olin (Mdz40r)

olin (Mdz40r)
Simplex Glyph

Glyph or Iconographic Image Description: 

This simplex glyph, for the place name Olinallan, is a representation of movement (including the movement of earthquakes), called olin. It has two bent, double lines, coming together in the middle to form a shape like an X. The inner part of the X is painted yellow, and the outer part is red. At the intersection of the X is an eye, outlined in black and otherwise white, but with a red eyelid. Outside the X shape are two small circles, each with smaller concentric circles. These smaller circles are both red on their outer rings. One is white in the middle and the other is red in the middle.

Description, Credit: 

Stephanie Wood

Added Analysis: 

The shape of this glyph has the effect of a quatrefoil or quincunx (recognizing the center), slightly reminiscent of tonatiuh and xihuitl. Olin is the seventeenth of the twenty signs days of the tonalpohualli calendar, so they all share a temporal meaning. This quincunx also has a "starry eye" (star) in the middle, reminiscent of representations of nighttime, yohualli, and connecting movement to the cosmos and the movement of planets. The x-like cross in this quincunx is red (outside) and yellow-gold (inside). See another representation of olin from the Codex Borbonicus, with the added value of the number four, referring to the date Nahui Olin. This glyph from the Codex Mendoza is quite different from the olin glyph in the Codex Magliabecchiano, which has an added point at the top (in yellow, green, and red) and a shape at the bottom (in green, red, and white) something like the quincunx on the tonatiuh glyph. The x-shape of the Magliabecchiano olin is green on the left and yellow on the right, with an internal red line. Its concentric circles on right and left have red centers. The eye at the center is outlined half green and half yellow, with a red lid, white pupil, and white eyeball.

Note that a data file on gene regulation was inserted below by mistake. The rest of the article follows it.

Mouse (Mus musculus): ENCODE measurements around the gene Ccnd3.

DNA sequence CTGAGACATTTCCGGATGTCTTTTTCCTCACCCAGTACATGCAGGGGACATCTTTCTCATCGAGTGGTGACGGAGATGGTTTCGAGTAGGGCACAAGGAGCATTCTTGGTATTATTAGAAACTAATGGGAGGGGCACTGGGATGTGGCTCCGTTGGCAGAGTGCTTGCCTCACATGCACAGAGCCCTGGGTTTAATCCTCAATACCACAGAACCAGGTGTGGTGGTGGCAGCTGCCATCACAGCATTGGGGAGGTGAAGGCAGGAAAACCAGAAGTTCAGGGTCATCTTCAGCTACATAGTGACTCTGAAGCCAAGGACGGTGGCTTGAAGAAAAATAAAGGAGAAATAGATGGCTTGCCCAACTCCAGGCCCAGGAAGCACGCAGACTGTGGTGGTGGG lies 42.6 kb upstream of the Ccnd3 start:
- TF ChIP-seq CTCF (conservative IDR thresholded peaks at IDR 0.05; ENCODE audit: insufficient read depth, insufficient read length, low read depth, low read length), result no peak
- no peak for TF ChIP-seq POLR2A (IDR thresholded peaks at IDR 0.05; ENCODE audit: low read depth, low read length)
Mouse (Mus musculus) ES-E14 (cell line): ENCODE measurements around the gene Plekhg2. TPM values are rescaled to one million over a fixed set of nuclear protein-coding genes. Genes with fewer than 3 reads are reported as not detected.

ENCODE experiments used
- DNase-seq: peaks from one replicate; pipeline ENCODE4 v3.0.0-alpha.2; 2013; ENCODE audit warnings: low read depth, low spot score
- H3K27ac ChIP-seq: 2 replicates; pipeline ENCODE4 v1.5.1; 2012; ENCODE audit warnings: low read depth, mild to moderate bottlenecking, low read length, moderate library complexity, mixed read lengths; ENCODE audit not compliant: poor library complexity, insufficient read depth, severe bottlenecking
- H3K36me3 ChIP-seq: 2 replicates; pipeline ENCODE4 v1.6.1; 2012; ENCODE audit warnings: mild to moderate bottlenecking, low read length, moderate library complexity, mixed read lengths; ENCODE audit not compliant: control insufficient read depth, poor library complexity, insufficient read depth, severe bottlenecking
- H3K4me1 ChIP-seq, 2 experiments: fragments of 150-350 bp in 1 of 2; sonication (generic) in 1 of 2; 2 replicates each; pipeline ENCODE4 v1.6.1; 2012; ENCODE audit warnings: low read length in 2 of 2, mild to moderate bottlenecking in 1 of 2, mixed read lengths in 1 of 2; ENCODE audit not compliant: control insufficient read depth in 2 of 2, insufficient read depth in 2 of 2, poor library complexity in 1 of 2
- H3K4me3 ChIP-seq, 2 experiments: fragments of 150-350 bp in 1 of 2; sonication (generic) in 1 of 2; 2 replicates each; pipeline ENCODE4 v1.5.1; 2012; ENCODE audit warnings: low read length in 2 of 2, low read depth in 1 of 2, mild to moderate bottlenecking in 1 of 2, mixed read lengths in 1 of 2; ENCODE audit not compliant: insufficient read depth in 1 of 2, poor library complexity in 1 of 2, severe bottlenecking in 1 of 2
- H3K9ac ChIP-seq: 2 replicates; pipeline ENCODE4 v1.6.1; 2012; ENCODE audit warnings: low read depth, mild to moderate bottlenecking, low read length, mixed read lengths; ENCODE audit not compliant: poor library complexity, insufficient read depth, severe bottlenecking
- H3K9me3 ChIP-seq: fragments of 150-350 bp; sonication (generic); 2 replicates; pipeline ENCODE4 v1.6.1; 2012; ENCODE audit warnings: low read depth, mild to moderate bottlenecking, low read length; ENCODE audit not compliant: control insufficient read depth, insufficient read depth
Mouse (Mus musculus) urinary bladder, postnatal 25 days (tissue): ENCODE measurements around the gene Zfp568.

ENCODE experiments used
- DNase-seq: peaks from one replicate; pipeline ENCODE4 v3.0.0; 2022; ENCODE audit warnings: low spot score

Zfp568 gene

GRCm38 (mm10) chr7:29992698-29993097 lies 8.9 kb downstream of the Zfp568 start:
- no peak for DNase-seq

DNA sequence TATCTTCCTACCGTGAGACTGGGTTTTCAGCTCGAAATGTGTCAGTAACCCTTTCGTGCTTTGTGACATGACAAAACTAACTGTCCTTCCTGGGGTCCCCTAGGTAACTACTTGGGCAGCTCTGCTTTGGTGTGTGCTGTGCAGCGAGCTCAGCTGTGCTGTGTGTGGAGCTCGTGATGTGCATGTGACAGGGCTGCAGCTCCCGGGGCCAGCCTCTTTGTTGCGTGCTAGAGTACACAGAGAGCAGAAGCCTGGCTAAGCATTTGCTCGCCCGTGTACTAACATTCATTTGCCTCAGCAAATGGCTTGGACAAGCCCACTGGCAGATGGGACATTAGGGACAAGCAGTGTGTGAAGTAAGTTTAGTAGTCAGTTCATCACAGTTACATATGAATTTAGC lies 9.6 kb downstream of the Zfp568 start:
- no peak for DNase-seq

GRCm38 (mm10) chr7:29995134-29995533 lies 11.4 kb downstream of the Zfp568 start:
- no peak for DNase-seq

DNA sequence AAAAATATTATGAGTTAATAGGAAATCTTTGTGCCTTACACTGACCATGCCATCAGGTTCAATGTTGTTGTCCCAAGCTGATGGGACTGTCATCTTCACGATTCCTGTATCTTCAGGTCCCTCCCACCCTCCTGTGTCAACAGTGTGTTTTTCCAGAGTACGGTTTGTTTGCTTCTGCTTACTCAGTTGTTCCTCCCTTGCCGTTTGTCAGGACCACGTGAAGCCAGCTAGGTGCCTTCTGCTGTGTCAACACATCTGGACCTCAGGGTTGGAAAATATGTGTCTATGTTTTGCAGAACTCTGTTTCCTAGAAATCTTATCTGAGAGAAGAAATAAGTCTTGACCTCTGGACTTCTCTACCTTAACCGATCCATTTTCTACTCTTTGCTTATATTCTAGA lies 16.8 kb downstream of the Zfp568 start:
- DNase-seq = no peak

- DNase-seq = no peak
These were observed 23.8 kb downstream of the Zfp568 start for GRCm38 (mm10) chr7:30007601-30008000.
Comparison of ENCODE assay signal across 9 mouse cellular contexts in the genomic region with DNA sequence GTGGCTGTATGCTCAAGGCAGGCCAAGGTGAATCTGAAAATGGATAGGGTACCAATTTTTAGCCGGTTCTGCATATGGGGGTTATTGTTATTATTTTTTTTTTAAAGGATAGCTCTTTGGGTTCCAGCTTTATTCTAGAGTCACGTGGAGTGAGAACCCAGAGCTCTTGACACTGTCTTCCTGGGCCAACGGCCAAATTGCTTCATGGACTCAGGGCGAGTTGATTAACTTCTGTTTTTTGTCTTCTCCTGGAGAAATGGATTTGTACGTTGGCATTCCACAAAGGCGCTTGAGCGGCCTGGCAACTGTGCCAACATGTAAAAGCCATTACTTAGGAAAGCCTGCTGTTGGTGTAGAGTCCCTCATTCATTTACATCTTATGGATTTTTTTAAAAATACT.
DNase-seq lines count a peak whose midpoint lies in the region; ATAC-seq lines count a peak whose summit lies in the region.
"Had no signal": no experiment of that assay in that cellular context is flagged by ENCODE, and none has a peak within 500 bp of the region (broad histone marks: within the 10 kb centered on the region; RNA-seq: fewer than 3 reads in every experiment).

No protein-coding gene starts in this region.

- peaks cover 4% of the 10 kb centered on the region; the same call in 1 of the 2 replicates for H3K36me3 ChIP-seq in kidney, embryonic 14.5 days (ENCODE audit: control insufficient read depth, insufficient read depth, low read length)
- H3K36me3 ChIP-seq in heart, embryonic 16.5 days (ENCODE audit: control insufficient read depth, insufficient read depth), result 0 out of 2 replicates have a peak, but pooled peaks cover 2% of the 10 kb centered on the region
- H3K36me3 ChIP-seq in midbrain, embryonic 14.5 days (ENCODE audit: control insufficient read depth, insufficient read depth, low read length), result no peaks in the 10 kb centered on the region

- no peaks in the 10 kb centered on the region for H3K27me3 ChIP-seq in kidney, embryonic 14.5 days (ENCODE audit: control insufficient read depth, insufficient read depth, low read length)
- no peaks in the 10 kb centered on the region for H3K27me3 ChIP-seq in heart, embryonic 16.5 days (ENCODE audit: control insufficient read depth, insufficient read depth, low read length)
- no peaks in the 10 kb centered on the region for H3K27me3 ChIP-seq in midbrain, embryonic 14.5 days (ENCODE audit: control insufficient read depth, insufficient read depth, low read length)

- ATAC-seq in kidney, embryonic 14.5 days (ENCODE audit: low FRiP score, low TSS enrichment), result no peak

Added Analysis, Credit: 

Stephanie Wood

Gloss Analysis, Credit: 

Stephanie Wood

Source Manuscript: 
Date of Manuscript: 

c. 1541, or by 1553 at the latest

Creator's Location (and place coverage): 

Mexico City

Semantic Categories: 
Cultural Content, Credit: 

Stephanie Wood

SVG of Glyph: 
SVG Image, Credit: 

Joseph Scott and Crystal Boulton-Scott made the SVG.


movement, movimiento, days, días, fechas, dates, calendarios, calendars

Glyph or Iconographic Image: 
Relevant Nahuatl Dictionary Word(s): 
Glyph/Icon Name, Spanish Translation: 
Spanish Translation, Credit: 

Stephanie Wood

Image Source: 
Image Source, Rights: 

The Bodleian Libraries, University of Oxford, hold the original manuscript, the MS. Arch. Selden. A. 1. This image is published here under the UK Creative Commons, “Attribution-NonCommercial-ShareAlike 3.0 License” (CC-BY-NC-SA 3.0).